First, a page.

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Stickley, Gustav, 1858-1942. / Craftsman homes
(1909)

What may be done with water and rocks in a little garden,   pp. 119-124


Page 119

WHAT MAY BE DONE WITH WATER AND ROCKS
IN A LITTLE GARDEN
WE have to acknowledge our indebted-
          ness to the Japanese for more inspi-
          ration in matters of art and archi-
          tecture than most of us can realize,
and in no department of art is the realization
of subtle beauty that lies in simple and un-
obtrusive things more valuable to us as home
makers than the suggestions they give us as
to the arrangement      of our gardens.  With
our national impulsiveness, we are too apt to
go a step beyond the inspiration and attempt
direct imitation, which is a pity, because the
inevitable failure that must necessarily attend
such mistaken efforts will (10 more than any-
thing else to (liscourage people with the idea
of trying to have a Japanese garden.    But if
we once get the idea into our heads that the
secret of the whole thing lies in the exquisite
sense of proportion that enables a Japanese to
pro(luce the effect of a whole landscape within
the compass of a small yard, there is some
hope of our being able to (10 the same thing
in our own country and in our own way.
  Our idea of a garden usually includes a
profusion  of  flowers   and  ambitious-looking
shrubs, but the Japanese is less obvious.  He
loves flowers and has many of them, but the
typical Japanese garden is made up chiefly of
stones, ferns, dwarf trees and above all water.
It may be only a little water,<a tiny, trickling
stream not so large as that which would flow
from a small garden hose.      But , given this
little stream, the Japanese gardener,<or the
American gardener who once grasps the Jap-
anese idea,<can (10 wonders.      He can take
that little stream, which represents an amount
of water costing at the outside about three
dollars a month, and can so direct it that it
pours over piles of rocks in tiny cascades,
forming pool after pool, and finally shaping
its course through a miniature river into a
clear little lake.   If it is a strictly Japanese
garden, both river and lake will be bridged
an(1 the stream will have as many windings as
possible, to give a chance for a number of
bridges.  Also it will have~ temple lanterns of
stone, bronze storks and perhaps a tiny image
of Buddha.
  But in the American garden we need none
of these things, unless indeed we have space
enough so that a portion of the grounds may
be devoted to a genuine Japanese garden like
the one shown in the illustrations.   This in<
deed might have been picked up in Japan and
transplanted bodily to America, for it is the
garden of Mr. John S. Bradstreet, of Minne-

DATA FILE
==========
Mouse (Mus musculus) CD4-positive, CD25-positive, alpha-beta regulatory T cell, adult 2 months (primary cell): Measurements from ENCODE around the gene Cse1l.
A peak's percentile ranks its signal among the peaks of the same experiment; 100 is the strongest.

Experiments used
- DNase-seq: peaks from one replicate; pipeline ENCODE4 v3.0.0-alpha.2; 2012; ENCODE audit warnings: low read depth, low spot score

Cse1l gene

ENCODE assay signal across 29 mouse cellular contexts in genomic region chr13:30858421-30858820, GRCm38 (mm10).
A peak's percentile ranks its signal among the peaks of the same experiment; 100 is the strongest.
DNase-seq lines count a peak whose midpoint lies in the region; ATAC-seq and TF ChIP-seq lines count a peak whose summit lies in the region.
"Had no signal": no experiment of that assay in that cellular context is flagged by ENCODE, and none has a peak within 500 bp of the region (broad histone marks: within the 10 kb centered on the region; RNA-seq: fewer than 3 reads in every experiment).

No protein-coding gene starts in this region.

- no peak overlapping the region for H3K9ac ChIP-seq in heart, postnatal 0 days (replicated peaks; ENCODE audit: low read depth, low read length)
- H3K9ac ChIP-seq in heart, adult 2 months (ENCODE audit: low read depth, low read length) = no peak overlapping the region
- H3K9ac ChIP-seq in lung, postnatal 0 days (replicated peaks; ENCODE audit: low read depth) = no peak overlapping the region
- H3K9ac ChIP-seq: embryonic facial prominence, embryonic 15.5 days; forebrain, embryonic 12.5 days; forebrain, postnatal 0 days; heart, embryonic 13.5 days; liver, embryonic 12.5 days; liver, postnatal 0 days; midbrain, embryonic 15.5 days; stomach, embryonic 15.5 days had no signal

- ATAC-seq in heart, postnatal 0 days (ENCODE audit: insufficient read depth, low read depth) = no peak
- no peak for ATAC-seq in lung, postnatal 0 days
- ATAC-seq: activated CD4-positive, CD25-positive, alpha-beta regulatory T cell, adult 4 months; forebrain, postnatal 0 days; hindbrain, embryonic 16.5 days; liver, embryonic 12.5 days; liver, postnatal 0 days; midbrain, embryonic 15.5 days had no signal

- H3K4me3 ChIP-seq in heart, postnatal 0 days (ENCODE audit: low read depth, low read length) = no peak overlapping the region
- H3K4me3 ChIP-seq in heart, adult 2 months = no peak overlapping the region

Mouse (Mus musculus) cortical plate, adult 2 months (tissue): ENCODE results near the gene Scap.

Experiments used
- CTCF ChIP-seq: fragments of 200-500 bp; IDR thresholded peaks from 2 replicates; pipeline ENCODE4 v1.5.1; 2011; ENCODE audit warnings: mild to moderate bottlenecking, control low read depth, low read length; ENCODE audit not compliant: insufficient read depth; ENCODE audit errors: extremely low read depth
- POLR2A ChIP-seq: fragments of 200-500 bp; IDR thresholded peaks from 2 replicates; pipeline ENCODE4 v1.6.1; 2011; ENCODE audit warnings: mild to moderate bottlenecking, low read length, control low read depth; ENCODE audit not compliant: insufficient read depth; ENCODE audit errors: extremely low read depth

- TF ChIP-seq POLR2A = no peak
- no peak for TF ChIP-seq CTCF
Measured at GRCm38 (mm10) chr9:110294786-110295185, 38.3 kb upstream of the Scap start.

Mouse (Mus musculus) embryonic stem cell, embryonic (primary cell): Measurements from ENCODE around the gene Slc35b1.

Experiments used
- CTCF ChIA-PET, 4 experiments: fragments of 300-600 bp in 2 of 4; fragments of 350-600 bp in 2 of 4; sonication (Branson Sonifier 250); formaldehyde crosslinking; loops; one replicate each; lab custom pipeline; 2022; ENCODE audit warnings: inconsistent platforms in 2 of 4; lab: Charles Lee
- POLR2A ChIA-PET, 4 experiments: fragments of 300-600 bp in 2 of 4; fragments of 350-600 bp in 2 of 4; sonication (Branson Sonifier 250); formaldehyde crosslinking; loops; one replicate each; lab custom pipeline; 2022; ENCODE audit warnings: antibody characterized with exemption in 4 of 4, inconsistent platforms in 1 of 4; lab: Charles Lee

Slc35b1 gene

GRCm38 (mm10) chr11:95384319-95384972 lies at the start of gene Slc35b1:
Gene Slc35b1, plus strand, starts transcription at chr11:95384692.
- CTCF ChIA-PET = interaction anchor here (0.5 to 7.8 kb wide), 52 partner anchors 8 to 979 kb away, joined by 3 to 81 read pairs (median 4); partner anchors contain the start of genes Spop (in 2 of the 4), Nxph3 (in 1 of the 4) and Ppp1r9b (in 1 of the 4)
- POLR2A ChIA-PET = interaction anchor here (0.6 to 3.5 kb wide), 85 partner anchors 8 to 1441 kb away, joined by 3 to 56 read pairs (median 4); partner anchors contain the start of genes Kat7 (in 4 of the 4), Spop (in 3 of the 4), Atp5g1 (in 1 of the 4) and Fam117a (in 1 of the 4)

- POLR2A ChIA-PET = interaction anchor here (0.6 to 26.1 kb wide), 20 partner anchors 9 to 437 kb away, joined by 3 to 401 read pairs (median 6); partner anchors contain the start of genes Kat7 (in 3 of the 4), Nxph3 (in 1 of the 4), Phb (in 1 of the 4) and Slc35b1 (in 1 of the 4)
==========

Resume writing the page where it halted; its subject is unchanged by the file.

apolis, who is a lover of all things Japanese
and has been    in Japan many     times. This
garden occupies a space little more than one
hundred   feet in  diameter, and yet the two
illustrations we give are only glimpses of its~
varie(l charm.   They are chosen chiefly be-
cause they illustrate the use that can be made
of a small stream of water so placed that it
trickles over a pile of rocks.  The effect pro<
(luced is that of a mountain glen, and so per<
feet are the proportions and so harmonious
the arrangement that there is no sense of in-
congruity in the fact that the whole thing is~
on such a small scale.
  Where people have only a       small garden,
say in the back yard of a city home or in
some nook that can be spare(l from the front
lawn, an experiment with the possibilities of
rocks,   ferns and a  small   stream of water
would bring rich returns.  \Ve need no temple
lanterns or images of Buddha in this country,
hut we do need the kind of garden that brings
to our minds    the  recollection of mountain
brooks, wooded ravines and still lakes, and
while it takes mtich thought, care and training
of oneĀ¹s power of observation and adjustment
to get it, the question of space is not one that
has to be considered, and the expense is almost
nothing at all.
  The thing to he most avoided is imitationĀ¹
either of the Japanese models from which we
take the suggestion for our own little gardens
or of the scenery of which they are intended
to remin(l us.  It is safest to regard such gar-
dens merely as an endeavor on our part to
create something that will call into life the
emotion or memory we wish to perpetuate.
  All these suggestions are for a small garden
such as would naturally belong to a city or
suburban house, but if such effects can be pro-
duced here in a corner and by artificial means,
it is easy to imagine what could be done with
large and naturally irregular grounds, say on
a hillside, or where a natural brook wound its~
way through the garden, giving every oppor-
tunity for the picturesque effects that could
be created by very simple treatment of the
banks, by a bridge or a pool here and there
and by a little adjustment of the rocks lying
around.
119


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